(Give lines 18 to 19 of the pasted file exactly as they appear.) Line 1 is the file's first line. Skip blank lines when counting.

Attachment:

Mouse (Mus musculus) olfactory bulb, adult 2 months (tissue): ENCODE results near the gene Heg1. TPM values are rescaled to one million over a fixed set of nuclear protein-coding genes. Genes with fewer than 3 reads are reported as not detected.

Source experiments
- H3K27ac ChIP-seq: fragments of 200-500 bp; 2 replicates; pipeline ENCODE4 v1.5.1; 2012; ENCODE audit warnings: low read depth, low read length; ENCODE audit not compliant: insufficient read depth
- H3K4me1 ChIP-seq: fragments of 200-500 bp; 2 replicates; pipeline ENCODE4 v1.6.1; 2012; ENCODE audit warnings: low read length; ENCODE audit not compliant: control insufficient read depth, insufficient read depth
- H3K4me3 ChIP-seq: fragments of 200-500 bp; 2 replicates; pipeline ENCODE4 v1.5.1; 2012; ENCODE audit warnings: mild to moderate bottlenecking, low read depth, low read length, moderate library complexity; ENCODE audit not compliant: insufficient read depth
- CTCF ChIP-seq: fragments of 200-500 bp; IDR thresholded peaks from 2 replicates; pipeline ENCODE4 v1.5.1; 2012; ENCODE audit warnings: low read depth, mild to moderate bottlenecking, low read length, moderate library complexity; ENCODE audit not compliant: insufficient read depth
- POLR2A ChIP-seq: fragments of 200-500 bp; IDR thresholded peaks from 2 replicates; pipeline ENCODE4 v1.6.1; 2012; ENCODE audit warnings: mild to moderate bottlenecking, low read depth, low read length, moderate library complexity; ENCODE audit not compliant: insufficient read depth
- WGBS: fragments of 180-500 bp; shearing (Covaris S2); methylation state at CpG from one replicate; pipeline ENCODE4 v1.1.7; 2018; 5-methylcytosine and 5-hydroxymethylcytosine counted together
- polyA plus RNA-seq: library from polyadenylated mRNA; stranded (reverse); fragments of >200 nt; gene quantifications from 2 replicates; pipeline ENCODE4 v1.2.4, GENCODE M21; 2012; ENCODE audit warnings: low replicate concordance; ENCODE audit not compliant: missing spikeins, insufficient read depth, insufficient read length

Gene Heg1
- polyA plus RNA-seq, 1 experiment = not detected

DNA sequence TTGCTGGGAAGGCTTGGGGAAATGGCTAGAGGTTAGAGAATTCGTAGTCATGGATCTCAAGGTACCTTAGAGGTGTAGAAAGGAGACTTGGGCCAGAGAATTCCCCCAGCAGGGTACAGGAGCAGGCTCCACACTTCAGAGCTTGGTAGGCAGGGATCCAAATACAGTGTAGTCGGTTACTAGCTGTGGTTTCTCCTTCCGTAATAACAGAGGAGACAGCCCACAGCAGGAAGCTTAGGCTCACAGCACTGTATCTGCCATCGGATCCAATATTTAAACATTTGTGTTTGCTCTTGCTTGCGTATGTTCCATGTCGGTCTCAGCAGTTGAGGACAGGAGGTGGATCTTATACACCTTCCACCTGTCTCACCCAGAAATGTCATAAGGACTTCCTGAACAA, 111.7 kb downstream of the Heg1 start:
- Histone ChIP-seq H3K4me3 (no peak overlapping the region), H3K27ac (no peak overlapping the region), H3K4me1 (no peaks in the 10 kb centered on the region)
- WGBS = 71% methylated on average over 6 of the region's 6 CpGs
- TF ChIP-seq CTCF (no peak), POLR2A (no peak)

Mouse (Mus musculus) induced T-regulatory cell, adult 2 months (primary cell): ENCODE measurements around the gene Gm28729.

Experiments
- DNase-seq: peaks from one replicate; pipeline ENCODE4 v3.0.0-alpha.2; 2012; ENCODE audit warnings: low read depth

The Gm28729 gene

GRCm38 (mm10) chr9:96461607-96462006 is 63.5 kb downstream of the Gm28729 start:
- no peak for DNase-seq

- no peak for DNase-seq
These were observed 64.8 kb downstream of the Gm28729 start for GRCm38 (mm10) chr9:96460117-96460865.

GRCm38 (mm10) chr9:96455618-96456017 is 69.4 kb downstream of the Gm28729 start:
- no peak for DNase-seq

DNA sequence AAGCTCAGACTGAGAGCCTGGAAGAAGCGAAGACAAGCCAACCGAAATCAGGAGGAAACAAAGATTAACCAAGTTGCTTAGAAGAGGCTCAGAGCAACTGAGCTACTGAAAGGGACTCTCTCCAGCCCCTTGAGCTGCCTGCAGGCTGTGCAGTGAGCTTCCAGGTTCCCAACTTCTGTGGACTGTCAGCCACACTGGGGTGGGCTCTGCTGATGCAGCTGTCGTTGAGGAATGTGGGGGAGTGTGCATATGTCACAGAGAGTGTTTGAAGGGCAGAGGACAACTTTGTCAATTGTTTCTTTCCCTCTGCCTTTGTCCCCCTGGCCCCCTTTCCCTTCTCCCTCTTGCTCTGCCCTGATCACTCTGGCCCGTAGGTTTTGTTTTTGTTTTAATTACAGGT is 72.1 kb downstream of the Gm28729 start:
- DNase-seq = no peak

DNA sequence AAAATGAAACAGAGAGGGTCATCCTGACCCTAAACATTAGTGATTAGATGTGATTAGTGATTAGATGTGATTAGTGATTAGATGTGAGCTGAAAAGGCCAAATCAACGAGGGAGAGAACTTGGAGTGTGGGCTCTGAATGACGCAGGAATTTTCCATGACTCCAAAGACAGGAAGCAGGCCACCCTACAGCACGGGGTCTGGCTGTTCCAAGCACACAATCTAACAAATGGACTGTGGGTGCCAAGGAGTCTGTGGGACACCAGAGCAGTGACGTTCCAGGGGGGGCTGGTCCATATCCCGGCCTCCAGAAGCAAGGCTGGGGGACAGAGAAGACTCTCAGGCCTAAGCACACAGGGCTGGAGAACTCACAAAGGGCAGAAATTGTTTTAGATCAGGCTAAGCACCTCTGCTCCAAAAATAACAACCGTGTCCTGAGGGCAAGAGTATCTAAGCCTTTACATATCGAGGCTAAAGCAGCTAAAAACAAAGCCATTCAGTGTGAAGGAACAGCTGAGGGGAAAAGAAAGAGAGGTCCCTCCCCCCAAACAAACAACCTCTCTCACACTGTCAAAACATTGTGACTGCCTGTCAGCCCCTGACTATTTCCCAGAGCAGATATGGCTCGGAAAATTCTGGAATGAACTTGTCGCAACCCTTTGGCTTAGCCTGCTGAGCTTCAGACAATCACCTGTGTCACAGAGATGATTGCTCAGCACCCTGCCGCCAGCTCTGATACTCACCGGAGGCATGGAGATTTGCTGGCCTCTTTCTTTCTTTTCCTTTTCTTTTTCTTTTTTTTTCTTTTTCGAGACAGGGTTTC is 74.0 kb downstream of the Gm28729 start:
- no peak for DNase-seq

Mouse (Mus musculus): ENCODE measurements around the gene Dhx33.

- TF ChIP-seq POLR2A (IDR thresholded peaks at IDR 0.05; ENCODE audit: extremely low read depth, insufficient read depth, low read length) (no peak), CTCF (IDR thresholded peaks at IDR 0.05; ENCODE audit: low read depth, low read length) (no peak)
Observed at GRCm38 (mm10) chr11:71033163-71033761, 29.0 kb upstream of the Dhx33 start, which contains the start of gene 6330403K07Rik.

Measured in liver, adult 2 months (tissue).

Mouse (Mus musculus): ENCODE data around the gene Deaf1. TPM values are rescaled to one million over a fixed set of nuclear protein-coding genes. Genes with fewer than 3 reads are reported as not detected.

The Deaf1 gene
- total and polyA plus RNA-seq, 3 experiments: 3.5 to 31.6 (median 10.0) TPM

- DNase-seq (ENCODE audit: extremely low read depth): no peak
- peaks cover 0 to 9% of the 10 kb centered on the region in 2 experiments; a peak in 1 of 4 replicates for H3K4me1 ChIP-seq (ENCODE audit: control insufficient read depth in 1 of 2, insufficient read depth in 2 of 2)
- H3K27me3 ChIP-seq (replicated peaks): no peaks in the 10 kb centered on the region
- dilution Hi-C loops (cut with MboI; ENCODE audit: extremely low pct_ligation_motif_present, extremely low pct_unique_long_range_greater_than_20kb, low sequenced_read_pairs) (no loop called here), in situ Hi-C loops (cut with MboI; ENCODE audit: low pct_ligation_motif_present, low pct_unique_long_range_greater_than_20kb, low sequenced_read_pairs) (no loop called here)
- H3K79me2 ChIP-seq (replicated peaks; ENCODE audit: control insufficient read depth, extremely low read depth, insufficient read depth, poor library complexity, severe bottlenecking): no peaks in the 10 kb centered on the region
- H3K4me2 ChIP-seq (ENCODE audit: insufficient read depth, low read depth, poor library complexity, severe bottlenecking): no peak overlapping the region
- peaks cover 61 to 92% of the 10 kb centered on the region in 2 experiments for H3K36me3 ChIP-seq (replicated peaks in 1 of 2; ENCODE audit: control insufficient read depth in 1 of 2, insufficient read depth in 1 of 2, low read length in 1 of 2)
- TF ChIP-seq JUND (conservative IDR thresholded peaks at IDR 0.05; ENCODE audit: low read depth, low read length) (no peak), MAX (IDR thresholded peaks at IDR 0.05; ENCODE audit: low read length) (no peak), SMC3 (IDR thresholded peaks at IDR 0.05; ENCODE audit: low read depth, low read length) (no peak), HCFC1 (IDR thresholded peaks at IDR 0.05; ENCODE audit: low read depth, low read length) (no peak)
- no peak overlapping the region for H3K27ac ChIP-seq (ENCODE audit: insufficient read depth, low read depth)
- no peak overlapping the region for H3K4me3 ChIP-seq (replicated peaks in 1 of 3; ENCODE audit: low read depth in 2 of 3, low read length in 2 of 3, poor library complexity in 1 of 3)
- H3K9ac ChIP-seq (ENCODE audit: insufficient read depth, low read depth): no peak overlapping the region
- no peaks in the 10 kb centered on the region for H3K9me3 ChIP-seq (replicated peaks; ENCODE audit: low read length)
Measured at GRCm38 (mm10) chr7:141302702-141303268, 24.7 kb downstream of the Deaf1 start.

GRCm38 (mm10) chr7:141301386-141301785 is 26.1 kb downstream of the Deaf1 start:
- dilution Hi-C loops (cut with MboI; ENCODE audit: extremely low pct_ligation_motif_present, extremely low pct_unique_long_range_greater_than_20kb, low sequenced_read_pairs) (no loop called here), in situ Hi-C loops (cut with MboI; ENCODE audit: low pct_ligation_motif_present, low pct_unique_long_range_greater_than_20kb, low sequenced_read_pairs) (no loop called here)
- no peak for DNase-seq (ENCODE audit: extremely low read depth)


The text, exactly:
- DNase-seq: peaks from one replicate; pipeline ENCODE4 v3.0.0-alpha.2; 2012; ENCODE audit warnings: low read depth

The Gm28729 gene